A survivor's story

telly talk

Marni Sheppeard, an experienced mountaineer, and Sonja Rendell, a relative novice, endured 10 days in rain and cold without food and water on a tiny ledge in the Southern Alps of New Zealand, before being rescued.

Their real-life survival story is chronicled in Discovery Channel’s survival series I Shouldn’t Be Alive. One of the two hikers, Marni Sheppeard, now a theoretical physicist, gave an inside look to the real-life drama.

Marni and Sonja Rendell, both university physics students, went on a three-day hike or ‘tramp’ over a mountain pass just before the Christmas of 2004.

Marni describes this hike as relatively straightforward as there was a very good route following valleys up through a grassy pass. However, when they came to the pass, they discovered a four-storey wall of snow and ice still left over from winter, blocking the pass.

This is where she made a mistake, thinks Marni. She decided to take a detour by climbing the rocky mountain on the side of the snow to get back to the pass on the other side.

Based on the fine weather and wonderful conditions prevalent then, it should have taken only a couple of hours. Unfortunately, the mountainside proved to be too steep, and they found themselves stuck on a small ledge on the mountainside, unable to move either up or down.

Then rain started to pour. Marni says that they hoped it would clear after a day or two. Instead, it turned to sleet and then snow during the next six days, and that was when she realised it was turning into a survival situation.

Their condition worsened steadily, and they both had trench foot, which had killed off the nerves in the feet and turned them totally numb. The crumbling rock faces were now slippery as well because of the rain and it would have been suicidal to climb them. They didn’t have a cell phone either, so they couldn’t call for help.

Their supplies, meant for three days, ran out, and they were reduced to eating milk powder and snow. The one exception was the bottle of red wine, the one Marni was taking as a gift to her sister, that they shared on Christmas day.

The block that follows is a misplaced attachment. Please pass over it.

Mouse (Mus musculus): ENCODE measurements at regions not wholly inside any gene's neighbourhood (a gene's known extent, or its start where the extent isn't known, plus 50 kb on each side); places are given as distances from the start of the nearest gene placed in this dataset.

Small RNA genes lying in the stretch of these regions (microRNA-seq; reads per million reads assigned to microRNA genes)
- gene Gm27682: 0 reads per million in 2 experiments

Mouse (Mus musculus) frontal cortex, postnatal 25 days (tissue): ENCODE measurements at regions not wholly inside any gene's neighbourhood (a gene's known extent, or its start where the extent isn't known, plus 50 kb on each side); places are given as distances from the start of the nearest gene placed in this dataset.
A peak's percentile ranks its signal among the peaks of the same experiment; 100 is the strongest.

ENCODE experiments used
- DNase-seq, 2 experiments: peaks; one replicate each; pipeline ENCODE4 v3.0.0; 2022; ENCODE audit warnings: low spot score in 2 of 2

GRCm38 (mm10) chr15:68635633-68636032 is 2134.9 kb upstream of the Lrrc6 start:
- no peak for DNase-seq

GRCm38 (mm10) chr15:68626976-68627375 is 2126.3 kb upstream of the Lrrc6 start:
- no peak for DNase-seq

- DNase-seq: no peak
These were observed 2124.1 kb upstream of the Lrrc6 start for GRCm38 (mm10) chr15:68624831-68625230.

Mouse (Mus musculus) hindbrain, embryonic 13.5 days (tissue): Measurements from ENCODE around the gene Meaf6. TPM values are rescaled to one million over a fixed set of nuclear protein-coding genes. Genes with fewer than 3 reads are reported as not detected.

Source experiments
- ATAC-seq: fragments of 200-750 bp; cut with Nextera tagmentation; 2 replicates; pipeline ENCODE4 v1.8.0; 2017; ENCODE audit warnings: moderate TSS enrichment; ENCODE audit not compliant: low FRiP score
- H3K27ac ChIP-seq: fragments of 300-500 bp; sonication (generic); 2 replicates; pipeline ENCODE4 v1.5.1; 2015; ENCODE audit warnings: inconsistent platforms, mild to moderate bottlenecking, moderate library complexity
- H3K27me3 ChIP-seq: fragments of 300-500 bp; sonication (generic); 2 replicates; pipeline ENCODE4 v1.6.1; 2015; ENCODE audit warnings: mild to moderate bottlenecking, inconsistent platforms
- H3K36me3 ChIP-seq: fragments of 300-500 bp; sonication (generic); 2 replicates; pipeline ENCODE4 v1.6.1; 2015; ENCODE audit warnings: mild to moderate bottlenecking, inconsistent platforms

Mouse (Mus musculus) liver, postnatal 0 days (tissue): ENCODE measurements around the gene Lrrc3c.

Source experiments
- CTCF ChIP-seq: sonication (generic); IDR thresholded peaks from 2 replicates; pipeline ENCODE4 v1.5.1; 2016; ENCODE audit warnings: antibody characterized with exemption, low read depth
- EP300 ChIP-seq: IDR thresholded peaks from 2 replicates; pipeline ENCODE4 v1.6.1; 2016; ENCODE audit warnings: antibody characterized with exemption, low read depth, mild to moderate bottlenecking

Their situation was extremely uncomfortable and physically horrible, but unlike dramatic accounts where people talk of “their lives flashing before their eyes,” Marni feels her experience was very mundane, because she was focused on what had to be done.

And primarily, she was keen on keeping both of them awake. Being wet and cold meant that hypothermia might set in and they might become comatose if they slept, since body temperature dips during sleep. Marni recounts that she made an effort to just constantly talk and be annoying to keep them both awake. She felt she was responsible for Sonja’s predicament, so that helped her keep focused too.

Since they were not expected back for three days, search parties were mobilised only after the fourth day. Even though helicopters were combing the mountains for them, they were flying too low, and the cloud cover was too thick for them to be spotted.

However, they were too uncomfortable and focused on survival to feel sorry for themselves, according to Marni. They were incredibly weak and tired, but they didn’t want to get caught in another storm, so they decided to climb out.

That was when, on day 10, that the weather finally cleared, and the helicopter spotted them.

“Elation is an understatement,” Marni says. “Until that moment, you really don’t know if you’re ever going to be picked up. The only way we knew was that the Air Force man hopped out onto the skid of the helicopter, opened the door and did a thumbs-up.

That’s the only way you know for sure they’ve seen you, so that was great. It was just absolutely euphoric. We were over the moon. I think we looked at each other, hugged each other and thought, thank god.”

Marni has focused more on her career since then, but she has been hiking also, though not in the same area. She realises that though her experience in mountaineering helped her friend, she was wrong to put her in that situation in the first place.

And taking stupid risks, like going off-trail, was bad.Leo Buscaglia, author and motivational speaker says, “The person who risks nothing, does nothing, has nothing, is nothing, and becomes nothing.

He may avoid suffering and sorrow, but he simply cannot learn and feel and change and grow and love and live.” Marni’s words are simpler: “What’s the point in living if you don’t take any risks?”Verdict on the show: Not to be missed.

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